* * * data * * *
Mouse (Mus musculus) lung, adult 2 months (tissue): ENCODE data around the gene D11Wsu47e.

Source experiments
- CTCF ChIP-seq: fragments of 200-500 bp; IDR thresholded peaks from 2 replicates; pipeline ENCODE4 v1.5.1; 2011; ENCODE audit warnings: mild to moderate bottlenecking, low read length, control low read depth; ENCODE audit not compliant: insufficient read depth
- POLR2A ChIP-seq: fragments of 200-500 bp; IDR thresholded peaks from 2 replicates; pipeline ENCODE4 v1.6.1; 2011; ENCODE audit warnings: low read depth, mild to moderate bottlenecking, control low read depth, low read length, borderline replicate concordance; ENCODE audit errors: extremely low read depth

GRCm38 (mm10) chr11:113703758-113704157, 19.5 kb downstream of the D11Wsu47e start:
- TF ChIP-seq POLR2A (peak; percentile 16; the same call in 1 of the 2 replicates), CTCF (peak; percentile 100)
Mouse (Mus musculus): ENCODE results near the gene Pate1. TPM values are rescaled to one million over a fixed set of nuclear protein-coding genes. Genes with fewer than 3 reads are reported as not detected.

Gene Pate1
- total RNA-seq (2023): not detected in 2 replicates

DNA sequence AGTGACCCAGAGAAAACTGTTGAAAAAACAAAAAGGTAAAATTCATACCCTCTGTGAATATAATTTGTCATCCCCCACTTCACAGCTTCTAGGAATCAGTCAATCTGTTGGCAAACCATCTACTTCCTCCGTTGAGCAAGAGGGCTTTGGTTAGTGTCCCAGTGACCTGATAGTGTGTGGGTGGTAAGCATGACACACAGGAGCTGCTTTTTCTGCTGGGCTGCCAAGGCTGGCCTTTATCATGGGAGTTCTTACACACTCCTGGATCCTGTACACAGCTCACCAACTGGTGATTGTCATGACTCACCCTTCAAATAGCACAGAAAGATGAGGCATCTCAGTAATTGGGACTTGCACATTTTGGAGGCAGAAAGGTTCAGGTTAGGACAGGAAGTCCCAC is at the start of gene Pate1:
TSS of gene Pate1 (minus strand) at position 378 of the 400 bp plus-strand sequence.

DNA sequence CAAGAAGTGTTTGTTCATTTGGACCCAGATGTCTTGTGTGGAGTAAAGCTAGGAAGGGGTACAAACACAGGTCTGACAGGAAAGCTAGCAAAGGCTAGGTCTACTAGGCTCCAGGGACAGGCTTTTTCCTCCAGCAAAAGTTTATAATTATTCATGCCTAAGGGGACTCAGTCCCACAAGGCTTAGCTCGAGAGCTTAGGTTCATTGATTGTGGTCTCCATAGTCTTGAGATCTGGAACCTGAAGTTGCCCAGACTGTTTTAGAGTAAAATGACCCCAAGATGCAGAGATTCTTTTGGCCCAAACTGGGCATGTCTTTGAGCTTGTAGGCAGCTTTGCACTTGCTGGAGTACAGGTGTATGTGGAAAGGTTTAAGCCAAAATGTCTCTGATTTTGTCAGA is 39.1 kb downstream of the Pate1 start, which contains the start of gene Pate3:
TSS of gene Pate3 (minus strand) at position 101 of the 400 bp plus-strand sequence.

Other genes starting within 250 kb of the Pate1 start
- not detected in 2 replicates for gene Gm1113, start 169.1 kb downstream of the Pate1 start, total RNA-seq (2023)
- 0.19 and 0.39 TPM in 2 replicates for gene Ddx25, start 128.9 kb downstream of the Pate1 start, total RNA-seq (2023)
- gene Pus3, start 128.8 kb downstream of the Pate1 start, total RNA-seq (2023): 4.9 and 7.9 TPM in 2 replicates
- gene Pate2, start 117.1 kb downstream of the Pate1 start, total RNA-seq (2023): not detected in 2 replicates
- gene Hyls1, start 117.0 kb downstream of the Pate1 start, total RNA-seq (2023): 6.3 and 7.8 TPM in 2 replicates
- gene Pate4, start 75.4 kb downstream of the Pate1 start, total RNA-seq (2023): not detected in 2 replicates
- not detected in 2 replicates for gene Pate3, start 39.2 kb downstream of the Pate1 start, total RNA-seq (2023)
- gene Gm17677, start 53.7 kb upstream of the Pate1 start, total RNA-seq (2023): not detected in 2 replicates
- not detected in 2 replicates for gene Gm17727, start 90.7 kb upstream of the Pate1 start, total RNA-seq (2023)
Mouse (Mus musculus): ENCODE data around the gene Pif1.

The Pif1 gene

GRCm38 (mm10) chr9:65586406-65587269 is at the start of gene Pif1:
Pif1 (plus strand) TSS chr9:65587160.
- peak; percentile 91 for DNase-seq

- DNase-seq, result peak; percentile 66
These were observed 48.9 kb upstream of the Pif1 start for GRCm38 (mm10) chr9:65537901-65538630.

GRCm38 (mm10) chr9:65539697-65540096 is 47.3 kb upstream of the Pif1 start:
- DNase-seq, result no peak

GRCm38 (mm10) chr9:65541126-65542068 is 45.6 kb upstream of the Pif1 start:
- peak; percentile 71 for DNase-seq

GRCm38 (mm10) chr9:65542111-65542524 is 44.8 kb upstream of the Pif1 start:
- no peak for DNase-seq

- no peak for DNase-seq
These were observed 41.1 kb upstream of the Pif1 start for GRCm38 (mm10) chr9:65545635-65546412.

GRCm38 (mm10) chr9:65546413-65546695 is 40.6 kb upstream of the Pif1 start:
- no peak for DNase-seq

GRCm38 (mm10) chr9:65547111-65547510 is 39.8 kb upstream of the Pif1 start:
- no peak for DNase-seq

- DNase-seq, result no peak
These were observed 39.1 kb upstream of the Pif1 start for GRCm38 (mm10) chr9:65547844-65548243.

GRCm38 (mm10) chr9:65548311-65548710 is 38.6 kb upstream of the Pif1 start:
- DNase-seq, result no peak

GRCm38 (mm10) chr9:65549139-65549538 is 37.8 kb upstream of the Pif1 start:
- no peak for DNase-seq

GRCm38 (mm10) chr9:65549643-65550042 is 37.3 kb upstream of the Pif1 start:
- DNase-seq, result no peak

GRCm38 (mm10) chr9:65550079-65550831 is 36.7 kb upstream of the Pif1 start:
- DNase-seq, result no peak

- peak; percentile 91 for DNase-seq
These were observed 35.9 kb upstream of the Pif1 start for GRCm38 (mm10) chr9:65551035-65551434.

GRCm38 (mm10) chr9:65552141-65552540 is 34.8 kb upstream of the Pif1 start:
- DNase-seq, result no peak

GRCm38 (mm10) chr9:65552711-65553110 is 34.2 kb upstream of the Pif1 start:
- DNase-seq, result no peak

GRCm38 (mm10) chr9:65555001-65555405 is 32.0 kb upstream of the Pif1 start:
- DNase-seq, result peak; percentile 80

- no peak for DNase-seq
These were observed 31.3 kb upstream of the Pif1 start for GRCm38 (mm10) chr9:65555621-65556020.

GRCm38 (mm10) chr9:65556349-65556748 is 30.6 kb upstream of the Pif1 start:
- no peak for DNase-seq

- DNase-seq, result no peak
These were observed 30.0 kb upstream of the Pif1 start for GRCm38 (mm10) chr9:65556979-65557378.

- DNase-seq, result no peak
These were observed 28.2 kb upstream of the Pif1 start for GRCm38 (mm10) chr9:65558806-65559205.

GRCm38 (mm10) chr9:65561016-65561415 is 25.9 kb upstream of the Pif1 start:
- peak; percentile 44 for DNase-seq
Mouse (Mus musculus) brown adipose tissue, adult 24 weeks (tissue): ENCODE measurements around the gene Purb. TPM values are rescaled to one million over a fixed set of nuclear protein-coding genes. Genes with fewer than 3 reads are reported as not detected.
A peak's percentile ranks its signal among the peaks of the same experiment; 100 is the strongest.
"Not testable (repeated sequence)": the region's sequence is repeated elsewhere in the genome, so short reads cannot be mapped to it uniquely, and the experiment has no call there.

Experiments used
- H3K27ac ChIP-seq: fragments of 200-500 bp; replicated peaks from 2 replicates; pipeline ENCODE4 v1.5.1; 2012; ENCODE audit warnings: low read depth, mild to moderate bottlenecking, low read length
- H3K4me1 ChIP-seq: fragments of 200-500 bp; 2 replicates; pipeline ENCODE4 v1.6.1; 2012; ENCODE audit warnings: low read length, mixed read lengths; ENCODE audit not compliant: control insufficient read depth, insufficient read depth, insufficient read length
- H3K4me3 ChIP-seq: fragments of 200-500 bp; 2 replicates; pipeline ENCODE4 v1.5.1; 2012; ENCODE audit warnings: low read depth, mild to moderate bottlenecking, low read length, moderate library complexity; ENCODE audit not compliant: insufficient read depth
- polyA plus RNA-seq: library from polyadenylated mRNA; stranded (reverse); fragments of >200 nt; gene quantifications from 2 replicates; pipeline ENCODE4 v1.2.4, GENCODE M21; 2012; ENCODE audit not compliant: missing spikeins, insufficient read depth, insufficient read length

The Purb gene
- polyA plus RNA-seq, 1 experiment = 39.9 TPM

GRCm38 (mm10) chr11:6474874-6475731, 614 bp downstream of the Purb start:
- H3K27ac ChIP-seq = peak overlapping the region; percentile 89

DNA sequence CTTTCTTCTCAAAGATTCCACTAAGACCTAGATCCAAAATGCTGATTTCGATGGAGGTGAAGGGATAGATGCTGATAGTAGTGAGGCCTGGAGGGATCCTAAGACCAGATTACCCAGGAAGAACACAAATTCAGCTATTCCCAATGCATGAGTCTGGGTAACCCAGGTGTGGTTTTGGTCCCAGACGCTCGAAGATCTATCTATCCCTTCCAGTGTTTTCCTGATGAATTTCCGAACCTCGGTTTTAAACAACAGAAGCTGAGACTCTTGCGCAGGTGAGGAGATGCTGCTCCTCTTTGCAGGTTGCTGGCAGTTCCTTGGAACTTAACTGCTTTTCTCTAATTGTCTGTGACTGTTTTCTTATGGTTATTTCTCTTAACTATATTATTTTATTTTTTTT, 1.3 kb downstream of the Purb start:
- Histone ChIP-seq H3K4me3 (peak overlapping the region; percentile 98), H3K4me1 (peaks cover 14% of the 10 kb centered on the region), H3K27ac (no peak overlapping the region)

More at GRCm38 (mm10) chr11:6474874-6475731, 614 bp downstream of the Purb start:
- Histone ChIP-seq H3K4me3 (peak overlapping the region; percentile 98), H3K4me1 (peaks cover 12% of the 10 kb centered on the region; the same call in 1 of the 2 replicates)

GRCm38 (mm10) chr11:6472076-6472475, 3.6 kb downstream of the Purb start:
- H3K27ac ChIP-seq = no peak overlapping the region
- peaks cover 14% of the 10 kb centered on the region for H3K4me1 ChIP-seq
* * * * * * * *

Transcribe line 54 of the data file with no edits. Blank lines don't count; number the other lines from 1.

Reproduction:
These were observed 35.9 kb upstream of the Pif1 start for GRCm38 (mm10) chr9:65551035-65551434.